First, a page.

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The World in Medicine
June 17, 2009

Bullying’s Legacy?

JAMA. 2009;301(23):2432. doi:10.1001/jama.2009.819

Children who are consistently bullied by peers appear more likely to develop psychotic symptoms such as hallucinations, delusions, and thought disorders in early adolescence, according to a study by scientists from England and Australia (Schreier A et al. Arch Gen Psychiatry. 2009;66[5]:527-536).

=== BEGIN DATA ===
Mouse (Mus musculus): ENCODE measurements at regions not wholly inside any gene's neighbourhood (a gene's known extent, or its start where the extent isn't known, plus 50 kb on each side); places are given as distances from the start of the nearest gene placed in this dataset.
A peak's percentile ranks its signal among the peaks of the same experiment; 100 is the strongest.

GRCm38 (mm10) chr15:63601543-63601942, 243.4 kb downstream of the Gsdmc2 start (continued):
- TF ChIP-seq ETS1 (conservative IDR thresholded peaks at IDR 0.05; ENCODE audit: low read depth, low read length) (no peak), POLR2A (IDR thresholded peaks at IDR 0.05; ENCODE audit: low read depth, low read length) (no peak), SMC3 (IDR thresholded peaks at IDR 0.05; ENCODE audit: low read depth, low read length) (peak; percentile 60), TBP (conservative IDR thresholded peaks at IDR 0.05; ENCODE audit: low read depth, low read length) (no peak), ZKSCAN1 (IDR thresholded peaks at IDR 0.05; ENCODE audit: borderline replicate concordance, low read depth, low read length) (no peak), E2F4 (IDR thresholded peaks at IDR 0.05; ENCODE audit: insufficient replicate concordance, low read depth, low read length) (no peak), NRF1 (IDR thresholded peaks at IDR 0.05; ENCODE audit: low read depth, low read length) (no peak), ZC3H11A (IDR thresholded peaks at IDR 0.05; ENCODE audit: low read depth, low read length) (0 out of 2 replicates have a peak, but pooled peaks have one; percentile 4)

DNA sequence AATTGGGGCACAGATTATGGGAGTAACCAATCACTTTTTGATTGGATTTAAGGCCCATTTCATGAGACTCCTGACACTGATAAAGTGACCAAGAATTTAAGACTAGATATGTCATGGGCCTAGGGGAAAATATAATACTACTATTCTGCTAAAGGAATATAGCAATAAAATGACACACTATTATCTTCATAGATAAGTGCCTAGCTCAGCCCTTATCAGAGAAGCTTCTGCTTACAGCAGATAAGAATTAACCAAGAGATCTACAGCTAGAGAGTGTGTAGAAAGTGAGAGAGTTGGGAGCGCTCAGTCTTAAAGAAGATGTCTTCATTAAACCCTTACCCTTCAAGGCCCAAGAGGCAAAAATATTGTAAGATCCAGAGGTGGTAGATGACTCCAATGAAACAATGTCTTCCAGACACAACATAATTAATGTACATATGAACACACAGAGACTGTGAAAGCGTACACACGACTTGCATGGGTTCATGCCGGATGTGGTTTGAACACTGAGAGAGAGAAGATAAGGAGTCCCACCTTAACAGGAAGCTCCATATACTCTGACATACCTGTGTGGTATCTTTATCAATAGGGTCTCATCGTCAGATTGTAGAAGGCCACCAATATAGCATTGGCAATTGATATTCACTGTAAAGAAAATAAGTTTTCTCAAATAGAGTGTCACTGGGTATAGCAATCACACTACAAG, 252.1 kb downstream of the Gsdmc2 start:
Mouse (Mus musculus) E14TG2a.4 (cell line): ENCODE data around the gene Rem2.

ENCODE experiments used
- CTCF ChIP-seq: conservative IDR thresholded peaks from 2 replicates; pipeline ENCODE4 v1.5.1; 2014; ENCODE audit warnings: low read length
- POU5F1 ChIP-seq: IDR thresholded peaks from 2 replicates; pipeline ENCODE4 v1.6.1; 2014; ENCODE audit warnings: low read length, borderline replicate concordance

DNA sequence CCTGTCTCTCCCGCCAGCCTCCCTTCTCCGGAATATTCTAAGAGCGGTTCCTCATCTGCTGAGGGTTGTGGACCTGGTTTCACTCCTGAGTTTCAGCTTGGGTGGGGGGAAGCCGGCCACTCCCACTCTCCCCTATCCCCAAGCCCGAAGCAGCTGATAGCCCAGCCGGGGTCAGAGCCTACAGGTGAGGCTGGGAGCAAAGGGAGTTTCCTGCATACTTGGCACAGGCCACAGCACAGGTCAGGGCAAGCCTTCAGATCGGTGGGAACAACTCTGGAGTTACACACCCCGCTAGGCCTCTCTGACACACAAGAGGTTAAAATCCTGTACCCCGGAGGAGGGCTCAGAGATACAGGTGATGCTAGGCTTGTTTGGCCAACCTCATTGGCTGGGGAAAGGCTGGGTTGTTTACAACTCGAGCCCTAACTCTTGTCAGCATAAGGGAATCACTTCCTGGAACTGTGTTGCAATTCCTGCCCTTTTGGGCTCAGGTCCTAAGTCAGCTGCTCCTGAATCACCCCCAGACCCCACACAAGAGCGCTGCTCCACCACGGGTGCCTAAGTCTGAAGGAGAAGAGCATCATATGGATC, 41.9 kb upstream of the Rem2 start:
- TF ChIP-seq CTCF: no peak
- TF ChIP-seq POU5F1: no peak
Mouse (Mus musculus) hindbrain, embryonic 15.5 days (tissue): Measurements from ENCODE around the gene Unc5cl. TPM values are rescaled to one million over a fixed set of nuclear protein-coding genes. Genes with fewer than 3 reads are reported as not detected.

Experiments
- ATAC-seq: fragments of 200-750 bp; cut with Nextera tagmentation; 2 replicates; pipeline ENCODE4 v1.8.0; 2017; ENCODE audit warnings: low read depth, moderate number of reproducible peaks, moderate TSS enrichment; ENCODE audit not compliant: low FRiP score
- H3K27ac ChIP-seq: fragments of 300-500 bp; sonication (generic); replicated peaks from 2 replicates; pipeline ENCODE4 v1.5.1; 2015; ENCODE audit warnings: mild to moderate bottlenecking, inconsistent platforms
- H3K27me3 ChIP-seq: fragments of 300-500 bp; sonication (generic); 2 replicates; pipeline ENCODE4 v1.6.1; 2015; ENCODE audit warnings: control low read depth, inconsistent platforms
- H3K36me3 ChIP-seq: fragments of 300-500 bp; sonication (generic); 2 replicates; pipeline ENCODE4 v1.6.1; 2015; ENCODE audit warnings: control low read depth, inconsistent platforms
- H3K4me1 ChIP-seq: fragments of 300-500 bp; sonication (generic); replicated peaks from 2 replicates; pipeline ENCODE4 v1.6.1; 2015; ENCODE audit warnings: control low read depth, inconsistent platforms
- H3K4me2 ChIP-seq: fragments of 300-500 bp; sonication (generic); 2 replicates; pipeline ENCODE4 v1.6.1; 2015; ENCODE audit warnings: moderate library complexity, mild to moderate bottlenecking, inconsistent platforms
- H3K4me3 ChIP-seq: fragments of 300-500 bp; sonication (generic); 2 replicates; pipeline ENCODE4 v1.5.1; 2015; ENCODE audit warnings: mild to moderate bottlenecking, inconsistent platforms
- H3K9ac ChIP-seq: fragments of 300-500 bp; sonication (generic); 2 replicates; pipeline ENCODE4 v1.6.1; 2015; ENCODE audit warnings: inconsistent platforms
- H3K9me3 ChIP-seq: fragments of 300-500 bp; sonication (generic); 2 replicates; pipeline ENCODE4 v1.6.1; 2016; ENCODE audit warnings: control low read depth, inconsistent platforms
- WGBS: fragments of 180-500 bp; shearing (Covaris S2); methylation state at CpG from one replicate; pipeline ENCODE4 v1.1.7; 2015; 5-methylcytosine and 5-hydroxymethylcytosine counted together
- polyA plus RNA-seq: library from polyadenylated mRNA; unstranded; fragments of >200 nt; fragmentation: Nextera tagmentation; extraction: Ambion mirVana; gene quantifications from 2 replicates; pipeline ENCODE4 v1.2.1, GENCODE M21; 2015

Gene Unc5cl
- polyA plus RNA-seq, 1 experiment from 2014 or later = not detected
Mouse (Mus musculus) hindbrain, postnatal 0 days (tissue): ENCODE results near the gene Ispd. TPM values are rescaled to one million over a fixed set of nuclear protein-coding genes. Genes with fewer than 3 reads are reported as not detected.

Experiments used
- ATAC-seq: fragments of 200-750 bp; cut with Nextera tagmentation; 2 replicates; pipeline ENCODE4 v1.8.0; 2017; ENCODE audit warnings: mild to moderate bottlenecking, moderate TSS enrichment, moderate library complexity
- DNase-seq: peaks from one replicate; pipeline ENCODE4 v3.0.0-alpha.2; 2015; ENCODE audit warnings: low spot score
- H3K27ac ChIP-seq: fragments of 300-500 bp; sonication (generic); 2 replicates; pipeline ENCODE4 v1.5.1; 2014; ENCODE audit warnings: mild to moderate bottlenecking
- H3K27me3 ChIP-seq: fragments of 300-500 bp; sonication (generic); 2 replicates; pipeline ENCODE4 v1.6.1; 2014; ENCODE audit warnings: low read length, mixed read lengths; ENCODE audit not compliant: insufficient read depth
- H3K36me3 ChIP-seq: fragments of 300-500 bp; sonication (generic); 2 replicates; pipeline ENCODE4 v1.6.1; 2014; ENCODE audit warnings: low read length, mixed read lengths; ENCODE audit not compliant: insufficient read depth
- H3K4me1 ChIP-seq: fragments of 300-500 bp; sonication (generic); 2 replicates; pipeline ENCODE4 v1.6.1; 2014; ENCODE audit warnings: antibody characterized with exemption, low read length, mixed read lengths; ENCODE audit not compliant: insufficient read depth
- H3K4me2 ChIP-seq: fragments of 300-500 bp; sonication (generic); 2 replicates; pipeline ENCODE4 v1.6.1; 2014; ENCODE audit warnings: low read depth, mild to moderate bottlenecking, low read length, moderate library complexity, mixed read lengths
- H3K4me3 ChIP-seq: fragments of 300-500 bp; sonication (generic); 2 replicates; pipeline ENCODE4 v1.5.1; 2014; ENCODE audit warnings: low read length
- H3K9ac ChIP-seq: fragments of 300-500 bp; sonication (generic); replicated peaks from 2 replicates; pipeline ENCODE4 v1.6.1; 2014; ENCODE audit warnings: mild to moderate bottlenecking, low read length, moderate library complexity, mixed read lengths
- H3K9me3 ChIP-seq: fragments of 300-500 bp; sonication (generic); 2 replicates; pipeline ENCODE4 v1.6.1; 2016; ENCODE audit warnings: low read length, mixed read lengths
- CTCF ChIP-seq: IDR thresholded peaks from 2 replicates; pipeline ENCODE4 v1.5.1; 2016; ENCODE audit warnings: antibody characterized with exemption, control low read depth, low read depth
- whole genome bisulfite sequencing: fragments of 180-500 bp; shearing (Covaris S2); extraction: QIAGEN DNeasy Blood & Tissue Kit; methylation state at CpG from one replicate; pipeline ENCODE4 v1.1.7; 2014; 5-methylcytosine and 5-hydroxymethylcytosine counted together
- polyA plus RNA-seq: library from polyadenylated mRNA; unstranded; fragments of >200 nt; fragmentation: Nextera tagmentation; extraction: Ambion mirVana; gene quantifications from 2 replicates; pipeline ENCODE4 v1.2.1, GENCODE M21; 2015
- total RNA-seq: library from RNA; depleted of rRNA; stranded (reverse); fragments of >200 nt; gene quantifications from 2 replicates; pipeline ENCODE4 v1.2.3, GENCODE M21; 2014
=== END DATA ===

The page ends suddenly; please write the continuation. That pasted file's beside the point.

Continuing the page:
The study involved 6437 young adolescents who were part of the Avon Longitudinal Study of Parents and Children. About 46% of participants were categorized as targets of bullying at either ages 8 or 10 years. At follow-up, 13.7% of them had “broad” psychotic symptoms (1 or more symptoms either suspected or definitely present), 11.5% had “intermediate” symptoms (1 or more suspected or definitely present symptoms at times other than during transitions between wakefulness and sleep, fever, or just after substance use), and 5.6% had “narrow” symptoms (1 or more symptoms definitely present).

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